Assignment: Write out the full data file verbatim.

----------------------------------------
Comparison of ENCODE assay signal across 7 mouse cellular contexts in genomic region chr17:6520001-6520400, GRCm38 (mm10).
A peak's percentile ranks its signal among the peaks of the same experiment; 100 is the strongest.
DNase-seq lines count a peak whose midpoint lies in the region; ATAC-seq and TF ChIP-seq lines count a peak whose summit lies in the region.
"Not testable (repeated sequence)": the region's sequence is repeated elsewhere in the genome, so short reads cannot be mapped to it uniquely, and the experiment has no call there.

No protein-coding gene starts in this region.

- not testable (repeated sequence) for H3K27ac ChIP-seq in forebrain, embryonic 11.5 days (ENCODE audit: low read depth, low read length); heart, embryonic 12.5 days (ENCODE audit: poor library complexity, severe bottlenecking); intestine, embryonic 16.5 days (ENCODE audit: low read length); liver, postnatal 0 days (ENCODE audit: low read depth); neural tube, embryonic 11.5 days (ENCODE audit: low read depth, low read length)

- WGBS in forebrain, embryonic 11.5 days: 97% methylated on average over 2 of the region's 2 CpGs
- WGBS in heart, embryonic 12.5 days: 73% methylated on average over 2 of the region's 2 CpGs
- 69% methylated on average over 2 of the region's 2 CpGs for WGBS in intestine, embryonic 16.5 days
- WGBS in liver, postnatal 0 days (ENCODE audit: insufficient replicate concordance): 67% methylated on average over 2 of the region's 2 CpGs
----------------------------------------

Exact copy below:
Comparison of ENCODE assay signal across 7 mouse cellular contexts in genomic region chr17:6520001-6520400, GRCm38 (mm10).
A peak's percentile ranks its signal among the peaks of the same experiment; 100 is the strongest.
DNase-seq lines count a peak whose midpoint lies in the region; ATAC-seq and TF ChIP-seq lines count a peak whose summit lies in the region.
"Not testable (repeated sequence)": the region's sequence is repeated elsewhere in the genome, so short reads cannot be mapped to it uniquely, and the experiment has no call there.

No protein-coding gene starts in this region.

- not testable (repeated sequence) for H3K27ac ChIP-seq in forebrain, embryonic 11.5 days (ENCODE audit: low read depth, low read length); heart, embryonic 12.5 days (ENCODE audit: poor library complexity, severe bottlenecking); intestine, embryonic 16.5 days (ENCODE audit: low read length); liver, postnatal 0 days (ENCODE audit: low read depth); neural tube, embryonic 11.5 days (ENCODE audit: low read depth, low read length)

- WGBS in forebrain, embryonic 11.5 days: 97% methylated on average over 2 of the region's 2 CpGs
- WGBS in heart, embryonic 12.5 days: 73% methylated on average over 2 of the region's 2 CpGs
- 69% methylated on average over 2 of the region's 2 CpGs for WGBS in intestine, embryonic 16.5 days
- WGBS in liver, postnatal 0 days (ENCODE audit: insufficient replicate concordance): 67% methylated on average over 2 of the region's 2 CpGs